Reviewed – 31st May 2018
“a classic love and betrayal theme, but it falls short in the telling and in the detail”
A man lies unconscious. As he comes to, he can hear distant marimba music. He’s the only survivor of a plane crash somewhere in Africa. Apart from a slight wound (and his immaculate white shirt being unbuttoned) our ‘reputable businessman’ is unharmed. Putting this apparent miracle behind him, he falls in love with a local girl, Saphira. Their courtship is celebrated in song, as Saphira teaches him a lullaby that her grandmother used to sing her. Abruptly, however, overtaken by a concern that his absence may benefit his rivals, he decides to head back to sit at a desk and make deals. Saphira vows to find him and eat his heart (because, you know, she’s from Africa). She cleverly becomes his secretary without him realising, from which position she attempts to execute her deadly plan.
‘Saphira: A Deadly Beauty’, staged at the Etcetera Theatre in Camden, is a deceptive title as it’s Zack, her lover from above, that dominates the action. ‘A male fantasy’ might better describe the story, as surviving an air crash unscathed, wooing an exotic beauty before casting her aside to run a successful business is a dubious plot straight from the colonial adventures of ‘Tintin’.
As writer, director and playing the role of Zack, Stavros Symeonidis has nowhere to hide and this is a brave performance on all fronts. He commands the stage with a limited emotional range, measurable only in decibels, while Saphira is played sweetly by Evridiki Yakubu without much vocal projection, appearing more comfortable with the dancing and singing requirements.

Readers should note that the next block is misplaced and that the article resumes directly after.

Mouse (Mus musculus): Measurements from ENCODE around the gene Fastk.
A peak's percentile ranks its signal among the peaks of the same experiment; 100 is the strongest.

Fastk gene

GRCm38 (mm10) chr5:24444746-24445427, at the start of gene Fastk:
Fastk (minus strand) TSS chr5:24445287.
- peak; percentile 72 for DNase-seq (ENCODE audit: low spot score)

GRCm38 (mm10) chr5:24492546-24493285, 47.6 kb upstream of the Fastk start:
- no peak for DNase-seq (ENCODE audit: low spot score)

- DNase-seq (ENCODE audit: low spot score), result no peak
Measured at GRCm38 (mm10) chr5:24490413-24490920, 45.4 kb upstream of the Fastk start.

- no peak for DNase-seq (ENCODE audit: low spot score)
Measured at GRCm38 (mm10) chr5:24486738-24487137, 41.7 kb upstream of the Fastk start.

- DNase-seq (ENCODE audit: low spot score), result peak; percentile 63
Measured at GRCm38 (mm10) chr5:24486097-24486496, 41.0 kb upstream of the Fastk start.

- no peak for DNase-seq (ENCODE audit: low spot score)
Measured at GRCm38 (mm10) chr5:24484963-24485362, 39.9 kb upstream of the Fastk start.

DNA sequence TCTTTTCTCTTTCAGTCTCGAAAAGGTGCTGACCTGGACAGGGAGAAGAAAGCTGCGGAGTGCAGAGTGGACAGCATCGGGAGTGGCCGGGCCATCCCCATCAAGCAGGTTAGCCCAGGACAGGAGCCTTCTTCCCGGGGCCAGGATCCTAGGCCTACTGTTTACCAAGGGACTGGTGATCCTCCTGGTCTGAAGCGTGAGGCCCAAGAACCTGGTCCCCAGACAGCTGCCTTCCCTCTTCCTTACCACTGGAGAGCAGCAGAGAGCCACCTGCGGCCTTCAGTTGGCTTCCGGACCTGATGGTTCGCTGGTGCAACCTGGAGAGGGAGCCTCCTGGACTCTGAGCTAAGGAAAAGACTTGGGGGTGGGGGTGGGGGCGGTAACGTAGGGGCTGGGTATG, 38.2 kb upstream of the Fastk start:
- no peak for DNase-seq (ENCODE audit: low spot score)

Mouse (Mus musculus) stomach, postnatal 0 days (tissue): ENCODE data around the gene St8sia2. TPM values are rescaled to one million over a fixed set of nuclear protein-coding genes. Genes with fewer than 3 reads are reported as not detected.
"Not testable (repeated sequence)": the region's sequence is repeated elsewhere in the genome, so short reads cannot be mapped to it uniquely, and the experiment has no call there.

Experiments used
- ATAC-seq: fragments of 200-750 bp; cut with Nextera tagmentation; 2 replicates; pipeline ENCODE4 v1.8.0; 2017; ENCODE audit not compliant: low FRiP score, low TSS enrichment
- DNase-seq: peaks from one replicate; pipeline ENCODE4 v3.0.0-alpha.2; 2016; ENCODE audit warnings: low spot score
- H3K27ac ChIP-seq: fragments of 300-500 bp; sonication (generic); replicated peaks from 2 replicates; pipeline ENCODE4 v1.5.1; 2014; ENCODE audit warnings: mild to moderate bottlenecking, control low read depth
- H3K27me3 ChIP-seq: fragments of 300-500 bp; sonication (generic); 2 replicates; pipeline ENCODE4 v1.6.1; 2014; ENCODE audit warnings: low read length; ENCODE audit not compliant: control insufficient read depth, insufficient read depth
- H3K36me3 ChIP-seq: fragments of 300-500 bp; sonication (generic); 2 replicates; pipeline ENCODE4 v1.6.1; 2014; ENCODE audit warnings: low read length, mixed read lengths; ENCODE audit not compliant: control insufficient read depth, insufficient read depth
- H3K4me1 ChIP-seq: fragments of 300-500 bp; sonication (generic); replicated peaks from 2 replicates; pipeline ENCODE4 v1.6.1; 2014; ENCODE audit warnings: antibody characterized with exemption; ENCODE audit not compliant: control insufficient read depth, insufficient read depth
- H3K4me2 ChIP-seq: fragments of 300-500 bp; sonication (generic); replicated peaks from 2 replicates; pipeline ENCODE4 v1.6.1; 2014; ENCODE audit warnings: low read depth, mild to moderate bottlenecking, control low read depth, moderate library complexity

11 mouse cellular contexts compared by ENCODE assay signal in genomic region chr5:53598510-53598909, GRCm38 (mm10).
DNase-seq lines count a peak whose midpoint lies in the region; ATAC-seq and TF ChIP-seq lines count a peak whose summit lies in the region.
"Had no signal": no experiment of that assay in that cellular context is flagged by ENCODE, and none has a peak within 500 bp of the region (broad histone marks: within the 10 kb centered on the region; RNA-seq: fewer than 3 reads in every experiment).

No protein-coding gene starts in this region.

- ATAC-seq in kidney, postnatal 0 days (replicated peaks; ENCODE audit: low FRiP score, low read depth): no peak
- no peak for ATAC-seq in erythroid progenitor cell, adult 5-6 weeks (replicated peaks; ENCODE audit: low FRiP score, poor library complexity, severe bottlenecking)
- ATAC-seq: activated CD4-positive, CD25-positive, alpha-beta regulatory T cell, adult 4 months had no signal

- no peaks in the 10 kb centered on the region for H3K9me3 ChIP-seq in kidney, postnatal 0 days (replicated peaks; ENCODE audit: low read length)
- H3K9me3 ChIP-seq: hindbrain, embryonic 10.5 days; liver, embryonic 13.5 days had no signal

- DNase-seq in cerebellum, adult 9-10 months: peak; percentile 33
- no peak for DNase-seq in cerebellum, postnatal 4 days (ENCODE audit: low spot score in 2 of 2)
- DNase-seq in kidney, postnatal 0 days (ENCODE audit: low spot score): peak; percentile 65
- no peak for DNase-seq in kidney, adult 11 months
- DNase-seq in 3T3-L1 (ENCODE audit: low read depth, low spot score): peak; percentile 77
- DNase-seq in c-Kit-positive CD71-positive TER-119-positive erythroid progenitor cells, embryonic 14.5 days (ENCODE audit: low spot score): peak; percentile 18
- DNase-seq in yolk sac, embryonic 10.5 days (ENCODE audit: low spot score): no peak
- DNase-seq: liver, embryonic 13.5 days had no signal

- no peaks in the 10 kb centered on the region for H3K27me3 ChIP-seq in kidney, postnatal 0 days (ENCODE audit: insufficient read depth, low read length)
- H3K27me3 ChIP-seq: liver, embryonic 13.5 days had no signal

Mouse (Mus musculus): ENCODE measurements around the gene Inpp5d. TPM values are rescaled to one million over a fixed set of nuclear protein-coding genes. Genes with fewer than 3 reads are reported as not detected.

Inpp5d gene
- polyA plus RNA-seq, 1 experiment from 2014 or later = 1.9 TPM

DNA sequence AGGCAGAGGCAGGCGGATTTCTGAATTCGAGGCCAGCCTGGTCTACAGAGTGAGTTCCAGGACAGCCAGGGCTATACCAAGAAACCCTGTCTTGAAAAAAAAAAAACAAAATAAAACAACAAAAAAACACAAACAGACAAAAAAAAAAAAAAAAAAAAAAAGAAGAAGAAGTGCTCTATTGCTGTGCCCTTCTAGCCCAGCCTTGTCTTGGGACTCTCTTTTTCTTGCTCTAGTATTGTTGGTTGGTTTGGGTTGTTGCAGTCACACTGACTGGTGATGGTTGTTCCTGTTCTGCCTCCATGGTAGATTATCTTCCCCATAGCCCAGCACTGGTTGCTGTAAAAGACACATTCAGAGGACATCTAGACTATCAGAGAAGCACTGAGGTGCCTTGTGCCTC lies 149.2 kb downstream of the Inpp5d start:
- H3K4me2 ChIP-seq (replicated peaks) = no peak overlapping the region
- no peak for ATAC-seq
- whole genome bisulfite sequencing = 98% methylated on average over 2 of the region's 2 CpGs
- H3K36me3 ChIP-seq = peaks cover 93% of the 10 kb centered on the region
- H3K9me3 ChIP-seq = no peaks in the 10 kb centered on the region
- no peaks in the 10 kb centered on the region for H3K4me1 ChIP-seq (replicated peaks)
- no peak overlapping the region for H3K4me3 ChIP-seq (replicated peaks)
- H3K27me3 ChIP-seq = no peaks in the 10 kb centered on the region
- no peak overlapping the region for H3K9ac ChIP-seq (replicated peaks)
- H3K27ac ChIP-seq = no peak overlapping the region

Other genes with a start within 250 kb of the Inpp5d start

The forty five minutes run time is well-structured, but the preposterous storyline is denied a lifeline by the two-dimensional writing. Zack announces that he is in love, he is sad, he feels conflicted, he wants to sleep with her, he wants to save his business. She reciprocates in the same style, inevitably and the singing brings little relief. It’s totally plausible that a reputable businessman/crash survivor would be tone deaf when called upon to sing, but it didn’t make it any easier to listen to.
The one true respite is the music and dance of Otto Gumaelius, a gifted performer who gives the show a beating heart it hardly deserves. Elsewhere, the production is robust, with unfussy lighting and sound while wardrobe choices are simple, to the point of simplistic.
Etcetera Theatre is a Camden institution and a vital try-out space for writers, performers, comedians and their ideas. As Stavros Symeonidis stretches his wings here he sketches out an imaginative tale with a classic love and betrayal theme, but it falls short in the telling and in the detail.
Reviewed by Dominic Gettins
Previously reviewed at this venue